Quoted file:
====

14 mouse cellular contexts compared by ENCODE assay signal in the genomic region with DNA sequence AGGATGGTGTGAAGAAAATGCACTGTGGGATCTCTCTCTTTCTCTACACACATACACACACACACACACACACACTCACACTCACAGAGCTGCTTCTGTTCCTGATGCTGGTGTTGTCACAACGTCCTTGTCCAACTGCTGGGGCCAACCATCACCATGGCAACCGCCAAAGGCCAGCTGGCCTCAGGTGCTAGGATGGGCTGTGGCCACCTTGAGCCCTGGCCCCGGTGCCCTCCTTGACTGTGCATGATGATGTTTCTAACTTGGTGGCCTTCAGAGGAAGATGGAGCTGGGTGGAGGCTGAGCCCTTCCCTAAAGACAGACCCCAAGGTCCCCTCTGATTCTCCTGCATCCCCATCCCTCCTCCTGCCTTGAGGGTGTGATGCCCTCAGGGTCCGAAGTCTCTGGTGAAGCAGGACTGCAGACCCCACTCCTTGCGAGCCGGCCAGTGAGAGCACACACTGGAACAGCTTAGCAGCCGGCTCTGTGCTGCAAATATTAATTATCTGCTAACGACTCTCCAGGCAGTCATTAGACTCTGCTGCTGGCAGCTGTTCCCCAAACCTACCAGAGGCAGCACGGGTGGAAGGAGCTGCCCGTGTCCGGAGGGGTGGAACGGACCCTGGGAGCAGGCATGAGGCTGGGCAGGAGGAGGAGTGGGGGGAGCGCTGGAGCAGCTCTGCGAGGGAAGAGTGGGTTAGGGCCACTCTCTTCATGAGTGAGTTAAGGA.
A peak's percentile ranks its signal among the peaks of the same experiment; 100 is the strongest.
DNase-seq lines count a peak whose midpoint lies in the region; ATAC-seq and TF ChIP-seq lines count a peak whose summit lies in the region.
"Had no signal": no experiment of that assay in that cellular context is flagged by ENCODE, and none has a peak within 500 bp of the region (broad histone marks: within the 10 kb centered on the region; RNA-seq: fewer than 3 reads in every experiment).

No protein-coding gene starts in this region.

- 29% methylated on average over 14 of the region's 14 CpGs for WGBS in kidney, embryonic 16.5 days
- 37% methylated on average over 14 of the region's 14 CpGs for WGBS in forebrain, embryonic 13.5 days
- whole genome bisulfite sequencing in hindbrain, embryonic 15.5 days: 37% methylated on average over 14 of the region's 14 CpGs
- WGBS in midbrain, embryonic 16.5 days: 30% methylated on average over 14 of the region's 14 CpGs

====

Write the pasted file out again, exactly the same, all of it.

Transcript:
14 mouse cellular contexts compared by ENCODE assay signal in the genomic region with DNA sequence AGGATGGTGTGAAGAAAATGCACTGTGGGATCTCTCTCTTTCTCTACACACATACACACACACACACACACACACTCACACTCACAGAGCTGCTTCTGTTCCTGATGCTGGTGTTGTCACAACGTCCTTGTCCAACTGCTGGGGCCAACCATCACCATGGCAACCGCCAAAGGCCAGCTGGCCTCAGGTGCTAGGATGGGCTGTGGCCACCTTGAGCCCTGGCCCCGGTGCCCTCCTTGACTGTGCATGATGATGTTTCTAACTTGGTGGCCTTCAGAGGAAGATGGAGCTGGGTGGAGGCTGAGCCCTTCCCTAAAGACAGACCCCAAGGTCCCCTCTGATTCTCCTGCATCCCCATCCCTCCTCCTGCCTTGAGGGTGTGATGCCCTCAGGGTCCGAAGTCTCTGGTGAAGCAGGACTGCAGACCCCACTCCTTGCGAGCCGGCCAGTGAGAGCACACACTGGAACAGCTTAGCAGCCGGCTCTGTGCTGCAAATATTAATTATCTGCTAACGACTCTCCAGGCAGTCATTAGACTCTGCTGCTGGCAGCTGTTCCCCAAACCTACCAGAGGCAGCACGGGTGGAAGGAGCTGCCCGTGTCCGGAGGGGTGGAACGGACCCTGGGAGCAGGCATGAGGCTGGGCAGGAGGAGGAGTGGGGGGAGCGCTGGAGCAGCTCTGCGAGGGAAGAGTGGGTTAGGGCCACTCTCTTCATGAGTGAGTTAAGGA.
A peak's percentile ranks its signal among the peaks of the same experiment; 100 is the strongest.
DNase-seq lines count a peak whose midpoint lies in the region; ATAC-seq and TF ChIP-seq lines count a peak whose summit lies in the region.
"Had no signal": no experiment of that assay in that cellular context is flagged by ENCODE, and none has a peak within 500 bp of the region (broad histone marks: within the 10 kb centered on the region; RNA-seq: fewer than 3 reads in every experiment).

No protein-coding gene starts in this region.

- 29% methylated on average over 14 of the region's 14 CpGs for WGBS in kidney, embryonic 16.5 days
- 37% methylated on average over 14 of the region's 14 CpGs for WGBS in forebrain, embryonic 13.5 days
- whole genome bisulfite sequencing in hindbrain, embryonic 15.5 days: 37% methylated on average over 14 of the region's 14 CpGs
- WGBS in midbrain, embryonic 16.5 days: 30% methylated on average over 14 of the region's 14 CpGs